Heel pain

What is heel pain?

Plantar fasciitis (or more correctly known as plantar fasciopathy or plantar heel pain) is a complex condition with many associated factors. The plantar fascia is a connective tissue that supports the structure of the foot by connecting the heel bone with the metatarsal bones in the forefoot. This links the heel bone (calcaneum) to the toes. Pain is associated with an overload and irritation of the plantar fascia.

What are symptoms of heel pain?

Plantar fasciitis is characterized by pain under the heel. Pain is often worse first thing in the morning (first step pain) or after prolonged rest. It usually settles down with activity as the area warms up. It can affect one or both feet at the same time.

What causes plantar fasciitis?

Majority of associated factors of plantar fasciitis are related to increased force being transmitted by the plantar fascia. Changes to training load, starting a new physical activity, change in general load and inappropriate footwear are some of the causes. A higher body mass index increases the risk of plantar fasciopathy due to excessive load on the plantar fascia and increased fat cells in the blood and connective tissue. There is mixed evidence to suggest that pronation (rolling in of the foot) during weight bearing can increase the associated risk.

How can I treat plantar fasciitis?

After your plantar heel pain is diagnosed there are a variety of treatments your Podiatrist will be able to choose from. It is a persistent condition that gets more difficult with time to manage. These will be based on an individual assessment due to activities, lifestyle, foot type and pain levels.

Treatments for plantar fasciitis include:

  • Load management
    The podiatrist will identify the overloading factor, which could be activity or work related. The aim will be to modify or may temporarily decrease it to allow enough rest for healing. Our aim is not for complete rest as this doesn’t lead to a reduction in symptoms.
  • Offloading – taping
    Taping of the foot for plantar heel pain is to offload the foot and temporarily decrease the pain. There are a number of different techniques available depending on the foot type and tolerance.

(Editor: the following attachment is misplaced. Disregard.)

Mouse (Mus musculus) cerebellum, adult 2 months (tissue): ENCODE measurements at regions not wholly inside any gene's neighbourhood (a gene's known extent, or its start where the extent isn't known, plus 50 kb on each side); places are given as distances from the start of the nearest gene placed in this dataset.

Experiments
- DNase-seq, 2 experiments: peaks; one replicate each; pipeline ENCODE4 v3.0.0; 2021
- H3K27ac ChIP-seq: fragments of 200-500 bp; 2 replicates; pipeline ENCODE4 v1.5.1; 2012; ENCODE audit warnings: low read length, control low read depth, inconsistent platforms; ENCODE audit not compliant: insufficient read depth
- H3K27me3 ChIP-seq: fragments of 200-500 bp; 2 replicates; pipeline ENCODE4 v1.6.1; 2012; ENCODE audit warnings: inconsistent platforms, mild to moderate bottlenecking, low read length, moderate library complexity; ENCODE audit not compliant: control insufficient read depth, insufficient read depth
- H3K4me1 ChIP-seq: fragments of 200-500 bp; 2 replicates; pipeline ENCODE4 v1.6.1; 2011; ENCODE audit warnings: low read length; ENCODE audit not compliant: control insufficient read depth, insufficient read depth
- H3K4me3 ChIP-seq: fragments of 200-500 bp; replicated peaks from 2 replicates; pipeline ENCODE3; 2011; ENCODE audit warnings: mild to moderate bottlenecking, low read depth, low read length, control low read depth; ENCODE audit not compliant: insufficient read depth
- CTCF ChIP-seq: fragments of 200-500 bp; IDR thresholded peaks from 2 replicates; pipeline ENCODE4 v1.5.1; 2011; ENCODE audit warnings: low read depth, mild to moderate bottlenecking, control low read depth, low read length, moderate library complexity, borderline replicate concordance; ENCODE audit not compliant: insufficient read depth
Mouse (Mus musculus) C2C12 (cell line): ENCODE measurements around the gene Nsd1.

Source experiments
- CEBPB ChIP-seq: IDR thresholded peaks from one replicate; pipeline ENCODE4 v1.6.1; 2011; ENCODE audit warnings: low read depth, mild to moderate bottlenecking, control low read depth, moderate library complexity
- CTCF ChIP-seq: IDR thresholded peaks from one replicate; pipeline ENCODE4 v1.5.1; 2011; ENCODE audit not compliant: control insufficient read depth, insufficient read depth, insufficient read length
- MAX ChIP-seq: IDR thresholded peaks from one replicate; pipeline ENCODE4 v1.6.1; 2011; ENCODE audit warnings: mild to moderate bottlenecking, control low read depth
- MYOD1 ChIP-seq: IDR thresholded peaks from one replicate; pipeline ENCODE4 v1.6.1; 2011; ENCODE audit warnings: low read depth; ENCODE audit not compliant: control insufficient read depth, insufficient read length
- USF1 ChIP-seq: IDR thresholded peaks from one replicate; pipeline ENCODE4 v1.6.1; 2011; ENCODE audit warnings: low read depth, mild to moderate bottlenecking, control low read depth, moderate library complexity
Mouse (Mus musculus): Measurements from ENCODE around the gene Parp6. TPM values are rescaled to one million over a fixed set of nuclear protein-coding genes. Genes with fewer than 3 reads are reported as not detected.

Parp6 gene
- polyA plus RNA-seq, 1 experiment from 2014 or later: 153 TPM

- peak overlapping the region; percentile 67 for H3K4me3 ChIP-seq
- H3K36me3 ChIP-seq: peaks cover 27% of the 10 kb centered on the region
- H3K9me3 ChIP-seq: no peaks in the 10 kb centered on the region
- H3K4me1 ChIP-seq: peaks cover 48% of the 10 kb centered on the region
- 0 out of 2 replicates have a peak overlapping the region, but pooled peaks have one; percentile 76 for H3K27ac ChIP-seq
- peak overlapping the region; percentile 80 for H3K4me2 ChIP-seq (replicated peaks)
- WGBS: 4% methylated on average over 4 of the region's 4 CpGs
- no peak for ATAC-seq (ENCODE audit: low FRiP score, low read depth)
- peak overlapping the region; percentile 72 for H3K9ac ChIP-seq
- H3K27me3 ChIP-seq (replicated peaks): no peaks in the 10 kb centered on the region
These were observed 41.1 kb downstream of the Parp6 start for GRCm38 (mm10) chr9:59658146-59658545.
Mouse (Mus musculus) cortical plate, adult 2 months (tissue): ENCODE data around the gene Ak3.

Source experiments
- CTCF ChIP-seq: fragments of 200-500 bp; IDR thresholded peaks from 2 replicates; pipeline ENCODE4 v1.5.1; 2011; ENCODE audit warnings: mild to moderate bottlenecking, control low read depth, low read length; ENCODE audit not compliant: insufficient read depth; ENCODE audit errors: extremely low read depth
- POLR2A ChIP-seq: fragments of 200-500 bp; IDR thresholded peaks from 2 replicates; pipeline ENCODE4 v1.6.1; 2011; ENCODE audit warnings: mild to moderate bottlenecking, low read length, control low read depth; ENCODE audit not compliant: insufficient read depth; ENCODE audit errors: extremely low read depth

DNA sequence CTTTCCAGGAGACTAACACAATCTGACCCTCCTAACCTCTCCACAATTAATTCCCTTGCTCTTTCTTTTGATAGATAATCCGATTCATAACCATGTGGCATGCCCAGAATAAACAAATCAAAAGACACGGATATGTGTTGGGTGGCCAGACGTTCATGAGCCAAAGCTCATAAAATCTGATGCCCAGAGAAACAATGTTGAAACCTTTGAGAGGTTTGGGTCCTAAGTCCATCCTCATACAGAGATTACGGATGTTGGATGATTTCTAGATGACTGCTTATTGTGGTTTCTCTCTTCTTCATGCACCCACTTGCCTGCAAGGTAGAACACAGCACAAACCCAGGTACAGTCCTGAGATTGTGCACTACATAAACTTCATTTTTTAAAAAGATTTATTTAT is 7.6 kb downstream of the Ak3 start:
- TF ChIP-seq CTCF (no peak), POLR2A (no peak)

• Correctly fitted shoes
  • Exercises/Strength
    A specific foot and leg strength program is needed to help improve the load tolerance of the foot and plantar fascia. There needs to be enough load and challenge for the body to adapt and to be effective. The Podiatrist will make this specific to your ability and areas of weakness.
  • Shockwave therapy (ESWT/ Extracorporeal Shockwave Therapy)
    Used in conjunction with other treatments, shockwave therapy helps promote increased blood flow to the plantar fascia to enable healing. You can read more about shockwave here.
  • Orthotics
    To offload the plantar fascia an orthotic can be used to provide extra support and help decrease the pain. There are generic orthotic devices and custom-made orthotics depending on your foot type and severity. This can be a temporary solution to reduce the pain, and will always be conducted with adjunct treatments and strengthening exercises. 
  • Cortisone injections
    A cortisone injection may be used to break the inflammatory cycle of plantar fasciopathy and would be conducted under ultrasound guidance. This is usually a late-stage treatment when conservatives aren’t reducing pain.

Some other treatments which you can do at home include:

  • Rolling your foot on a ball
  • Changing the surface you train on 
  • Completing your strengthening exercises provided by your podiatrist

If you need help with plantar fasciitis or have any concerns the team at Momentum Podiatry Group in Parkdale are experts at treating heel pain. 

Book online or call 9587 2855.

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